The third-party development studio behind the Assassin’s Creed and Tom Clancy video game franchises is bringing its official game subscription service to the Xbox platform.
Ubisoft’s eponymous game subscription service, Ubisoft+, is currently available on PC, Google Stadia, and Amazon Luna. Subscribers can pay $14.99 a month for access to over 100 of Ubisoft’s past and current games, including new releases and downloadable content. A slightly more expensive plan, at $17.99 a month, also allows supported games to be played via cloud servers.
No release date was given for Ubisoft+ on Xbox. At the moment, it appears to only be coming to the Xbox, though Ubisoft was careful to not use the word “exclusive.” It’s entirely likely that it could bring Ubisoft+ to the PlayStation Network in the near future.
Ubisoft is the second major third-party developer, after Electronic Arts, to offer its own games subscription service on the Xbox platform.
EA Play, however, is available both by itself and as a bundle with the Ultimate tier of the Xbox Game Pass. At time of writing, there’s been no mention that Ubisoft+ will have a similar deal.
It’s an interesting trial balloon. Ubisoft+ has been available on cloud-based gaming platforms for months, but as an additional subscription on top of the existing cost of entry. Luna, for example, treats Ubisoft+ as a sort of premium channel, in addition to Luna’s own monthly fee.
On paper, Ubisoft+ is a decent deal. Even at $14.99 a month, it’s on the pricey side, but it offers fully updated games with all of their extra paid content included. By comparison, many of the games on the Xbox Game Pass are specifically only available in their base editions, so interested players have to purchase any expansions or add-ons.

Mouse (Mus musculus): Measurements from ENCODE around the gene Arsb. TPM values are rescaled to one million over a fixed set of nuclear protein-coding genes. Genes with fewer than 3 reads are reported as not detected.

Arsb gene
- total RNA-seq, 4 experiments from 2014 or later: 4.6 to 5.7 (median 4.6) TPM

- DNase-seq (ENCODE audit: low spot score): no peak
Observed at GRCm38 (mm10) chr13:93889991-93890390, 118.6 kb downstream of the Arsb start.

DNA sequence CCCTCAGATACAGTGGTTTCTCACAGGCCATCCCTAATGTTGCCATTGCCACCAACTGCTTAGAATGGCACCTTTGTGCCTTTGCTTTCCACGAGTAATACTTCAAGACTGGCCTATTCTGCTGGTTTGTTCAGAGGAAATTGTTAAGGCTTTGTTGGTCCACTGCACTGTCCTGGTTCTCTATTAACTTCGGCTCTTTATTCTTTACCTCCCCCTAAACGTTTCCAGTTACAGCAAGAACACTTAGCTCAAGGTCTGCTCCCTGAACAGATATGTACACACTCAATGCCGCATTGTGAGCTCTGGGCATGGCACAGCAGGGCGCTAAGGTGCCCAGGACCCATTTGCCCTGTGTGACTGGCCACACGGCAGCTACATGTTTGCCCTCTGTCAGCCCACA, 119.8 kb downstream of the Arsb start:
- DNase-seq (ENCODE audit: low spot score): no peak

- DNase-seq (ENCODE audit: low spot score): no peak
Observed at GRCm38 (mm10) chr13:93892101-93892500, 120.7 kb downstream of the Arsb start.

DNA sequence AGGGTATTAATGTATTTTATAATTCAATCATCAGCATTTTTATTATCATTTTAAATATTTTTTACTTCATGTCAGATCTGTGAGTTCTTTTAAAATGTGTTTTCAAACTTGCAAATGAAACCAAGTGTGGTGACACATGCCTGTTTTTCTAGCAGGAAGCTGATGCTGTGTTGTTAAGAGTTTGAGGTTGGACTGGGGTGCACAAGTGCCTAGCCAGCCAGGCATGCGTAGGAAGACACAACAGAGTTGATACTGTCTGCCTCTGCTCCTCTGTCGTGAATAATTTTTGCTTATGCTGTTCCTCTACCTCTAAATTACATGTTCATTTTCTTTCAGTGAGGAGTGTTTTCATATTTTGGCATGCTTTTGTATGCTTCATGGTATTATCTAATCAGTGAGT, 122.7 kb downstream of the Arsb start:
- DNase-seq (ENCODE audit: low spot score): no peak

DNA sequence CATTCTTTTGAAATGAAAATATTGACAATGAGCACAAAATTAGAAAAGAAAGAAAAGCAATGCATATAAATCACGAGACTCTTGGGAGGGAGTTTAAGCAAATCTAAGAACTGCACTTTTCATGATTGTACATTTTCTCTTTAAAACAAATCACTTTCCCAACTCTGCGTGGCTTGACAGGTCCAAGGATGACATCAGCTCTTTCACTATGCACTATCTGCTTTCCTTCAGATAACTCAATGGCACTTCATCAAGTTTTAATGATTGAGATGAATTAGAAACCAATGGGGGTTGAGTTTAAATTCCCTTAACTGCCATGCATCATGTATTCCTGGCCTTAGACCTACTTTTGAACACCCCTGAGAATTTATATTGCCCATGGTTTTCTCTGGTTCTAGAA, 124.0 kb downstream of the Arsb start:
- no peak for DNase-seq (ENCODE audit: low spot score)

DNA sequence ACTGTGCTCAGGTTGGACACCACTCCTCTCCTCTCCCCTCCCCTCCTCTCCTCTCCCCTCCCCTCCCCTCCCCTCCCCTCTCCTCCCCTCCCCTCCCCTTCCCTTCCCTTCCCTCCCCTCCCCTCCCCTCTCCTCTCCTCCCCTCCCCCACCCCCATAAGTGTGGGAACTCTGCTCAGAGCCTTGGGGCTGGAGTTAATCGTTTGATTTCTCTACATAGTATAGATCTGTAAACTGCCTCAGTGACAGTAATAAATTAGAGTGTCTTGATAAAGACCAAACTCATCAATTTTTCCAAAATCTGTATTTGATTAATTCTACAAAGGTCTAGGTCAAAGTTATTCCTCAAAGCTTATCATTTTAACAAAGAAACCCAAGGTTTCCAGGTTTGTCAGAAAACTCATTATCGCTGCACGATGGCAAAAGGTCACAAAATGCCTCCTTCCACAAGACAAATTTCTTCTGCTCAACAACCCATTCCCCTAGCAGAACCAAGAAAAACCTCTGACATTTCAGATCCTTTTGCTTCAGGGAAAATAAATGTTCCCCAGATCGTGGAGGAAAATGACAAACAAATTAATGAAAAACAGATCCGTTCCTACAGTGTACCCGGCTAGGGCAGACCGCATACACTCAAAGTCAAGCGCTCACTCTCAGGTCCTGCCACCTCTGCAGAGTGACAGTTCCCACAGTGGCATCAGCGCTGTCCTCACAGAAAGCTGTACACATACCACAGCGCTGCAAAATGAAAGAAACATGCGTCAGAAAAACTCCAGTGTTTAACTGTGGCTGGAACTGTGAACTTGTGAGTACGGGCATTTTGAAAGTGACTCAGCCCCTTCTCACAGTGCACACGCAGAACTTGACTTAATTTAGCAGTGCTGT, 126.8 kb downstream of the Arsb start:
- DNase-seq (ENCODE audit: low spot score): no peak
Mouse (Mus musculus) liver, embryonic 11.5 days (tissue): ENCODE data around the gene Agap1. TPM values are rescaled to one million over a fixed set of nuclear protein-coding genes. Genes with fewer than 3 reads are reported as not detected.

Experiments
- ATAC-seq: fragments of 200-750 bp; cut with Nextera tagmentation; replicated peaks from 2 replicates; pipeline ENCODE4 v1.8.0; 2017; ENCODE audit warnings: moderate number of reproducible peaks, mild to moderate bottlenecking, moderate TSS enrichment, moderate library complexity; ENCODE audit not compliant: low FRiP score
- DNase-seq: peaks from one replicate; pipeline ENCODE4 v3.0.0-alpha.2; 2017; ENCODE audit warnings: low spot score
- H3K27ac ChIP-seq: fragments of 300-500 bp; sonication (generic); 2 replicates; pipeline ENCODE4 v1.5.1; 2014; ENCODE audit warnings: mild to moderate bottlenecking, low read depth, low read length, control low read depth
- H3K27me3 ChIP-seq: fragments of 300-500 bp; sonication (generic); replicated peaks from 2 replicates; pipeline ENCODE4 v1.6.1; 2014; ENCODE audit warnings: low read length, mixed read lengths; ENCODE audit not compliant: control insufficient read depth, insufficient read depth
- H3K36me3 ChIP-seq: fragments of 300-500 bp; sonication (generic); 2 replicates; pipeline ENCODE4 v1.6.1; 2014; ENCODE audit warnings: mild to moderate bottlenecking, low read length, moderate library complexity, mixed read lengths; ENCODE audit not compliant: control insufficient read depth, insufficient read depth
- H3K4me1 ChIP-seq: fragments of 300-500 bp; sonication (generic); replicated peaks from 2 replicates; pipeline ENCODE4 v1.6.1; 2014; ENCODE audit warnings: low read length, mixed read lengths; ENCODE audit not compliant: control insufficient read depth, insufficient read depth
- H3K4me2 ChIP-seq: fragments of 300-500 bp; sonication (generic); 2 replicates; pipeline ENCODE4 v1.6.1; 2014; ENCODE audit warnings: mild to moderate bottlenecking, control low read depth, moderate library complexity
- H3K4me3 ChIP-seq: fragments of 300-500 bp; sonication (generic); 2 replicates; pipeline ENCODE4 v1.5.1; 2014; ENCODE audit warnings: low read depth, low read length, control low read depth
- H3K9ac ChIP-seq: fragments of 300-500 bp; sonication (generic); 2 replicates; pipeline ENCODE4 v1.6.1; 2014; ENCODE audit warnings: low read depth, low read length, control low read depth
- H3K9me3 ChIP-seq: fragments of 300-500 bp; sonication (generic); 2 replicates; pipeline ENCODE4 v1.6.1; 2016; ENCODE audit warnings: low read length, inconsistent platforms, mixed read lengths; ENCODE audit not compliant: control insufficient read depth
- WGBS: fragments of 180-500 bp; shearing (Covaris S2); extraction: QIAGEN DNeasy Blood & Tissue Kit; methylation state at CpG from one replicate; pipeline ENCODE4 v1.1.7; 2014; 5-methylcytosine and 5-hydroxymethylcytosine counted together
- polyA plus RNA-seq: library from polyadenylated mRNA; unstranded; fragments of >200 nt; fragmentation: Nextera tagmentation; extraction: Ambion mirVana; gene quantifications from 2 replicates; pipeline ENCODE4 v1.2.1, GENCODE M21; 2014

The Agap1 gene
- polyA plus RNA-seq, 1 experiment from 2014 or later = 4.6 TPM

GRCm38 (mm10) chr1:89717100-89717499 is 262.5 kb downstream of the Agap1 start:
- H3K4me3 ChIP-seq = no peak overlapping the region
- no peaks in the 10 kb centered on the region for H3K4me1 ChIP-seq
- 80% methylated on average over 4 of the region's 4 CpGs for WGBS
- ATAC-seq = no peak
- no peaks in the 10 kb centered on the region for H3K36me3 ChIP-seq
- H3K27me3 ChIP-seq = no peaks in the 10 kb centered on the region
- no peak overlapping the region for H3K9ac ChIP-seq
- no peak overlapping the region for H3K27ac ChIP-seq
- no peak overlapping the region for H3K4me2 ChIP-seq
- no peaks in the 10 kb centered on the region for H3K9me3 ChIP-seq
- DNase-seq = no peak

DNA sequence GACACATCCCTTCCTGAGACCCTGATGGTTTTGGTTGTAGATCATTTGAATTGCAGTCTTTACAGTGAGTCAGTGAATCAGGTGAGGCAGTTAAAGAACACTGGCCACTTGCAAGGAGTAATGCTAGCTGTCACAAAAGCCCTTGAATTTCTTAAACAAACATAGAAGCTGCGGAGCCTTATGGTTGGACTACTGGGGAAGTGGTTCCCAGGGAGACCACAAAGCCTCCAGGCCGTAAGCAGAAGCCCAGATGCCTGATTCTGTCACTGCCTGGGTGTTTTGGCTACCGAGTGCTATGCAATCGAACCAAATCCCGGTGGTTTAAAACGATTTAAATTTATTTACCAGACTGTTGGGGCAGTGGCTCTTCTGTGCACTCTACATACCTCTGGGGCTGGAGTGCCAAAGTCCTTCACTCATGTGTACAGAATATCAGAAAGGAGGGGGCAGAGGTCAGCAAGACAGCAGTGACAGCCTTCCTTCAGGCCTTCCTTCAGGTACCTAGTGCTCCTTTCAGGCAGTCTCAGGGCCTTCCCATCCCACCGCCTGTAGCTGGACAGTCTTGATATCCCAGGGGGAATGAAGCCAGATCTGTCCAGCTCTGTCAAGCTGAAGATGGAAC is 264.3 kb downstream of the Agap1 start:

In addition to the natural utility of any subscription service as what Microsoft calls a “discovery engine,” which measurably drives sales by letting players try whatever games they like for no additional cost, a few months of Ubisoft+ is notably cheaper than buying any single game’s deluxe edition.
You can theoretically use Ubisoft+ as a sort of extended rental, in order to wring all the fun you’re going to get out of something like Assassin’s Creed: Valhalla without having to spend $60 or more. Like a lot of things about the modern Xbox ecosystem, it’s a solid option for cash-strapped players who still want to check out some of the biggest modern games.
What’s more interesting, however, is how the greater industry might react here. A few years ago, the trend among major developers was to create their own digital storefront, as Ubisoft itself did with its uPlay app.
Now, as the Xbox Game Pass continues to drive software sales for Microsoft and its development partners, the arrival of Ubisoft+ alongside EA Play on Xbox could mark the start of another race, where developers all compete to launch their own independent subscription services.
It’d be a surprise if other companies with comparatively deep back catalogs — Activision Blizzard, 2K, Sega, Square Enix — weren’t watching Ubisoft+ on Xbox very carefully. If it does well at all, it could open the floodgates.
Ubisoft also announced that its forthcoming game Tom Clancy’s Rainbow Six: Extraction, a spin-off from its popular tactical shooter Rainbow Six: Siege, will be available on the Xbox Game Pass on day one when it launches on Jan. 20.
Extraction, unlike Siege, is a cooperative game, where players team up in groups of three to take back parts of America from the invasive Archaeans, a parasitic species of alien. While it’s not uncommon for games under Ubisoft’s Tom Clancy imprint to delve into near-future science fiction, Extraction marks the first time the series has put out an action/horror game.
Ubisoft has been operating since 1986. It’s one of the most visible, successful, and recently controversial third-party developers in the modern video game industry. In addition to the various games under the Tom Clancy imprint, Ubisoft’s tentpole franchises include Assassin’s Creed, Far Cry, Just Dance, and Rayman.
While Ubisoft maintains its primary headquarters in Montreuil, France, it also maintains a worldwide network of studios that frequently collaborate on its releases. In North America, Ubisoft has subsidiaries in Cary, NC; San Francisco; Atlanta; and in what appears to be every major city in Canada.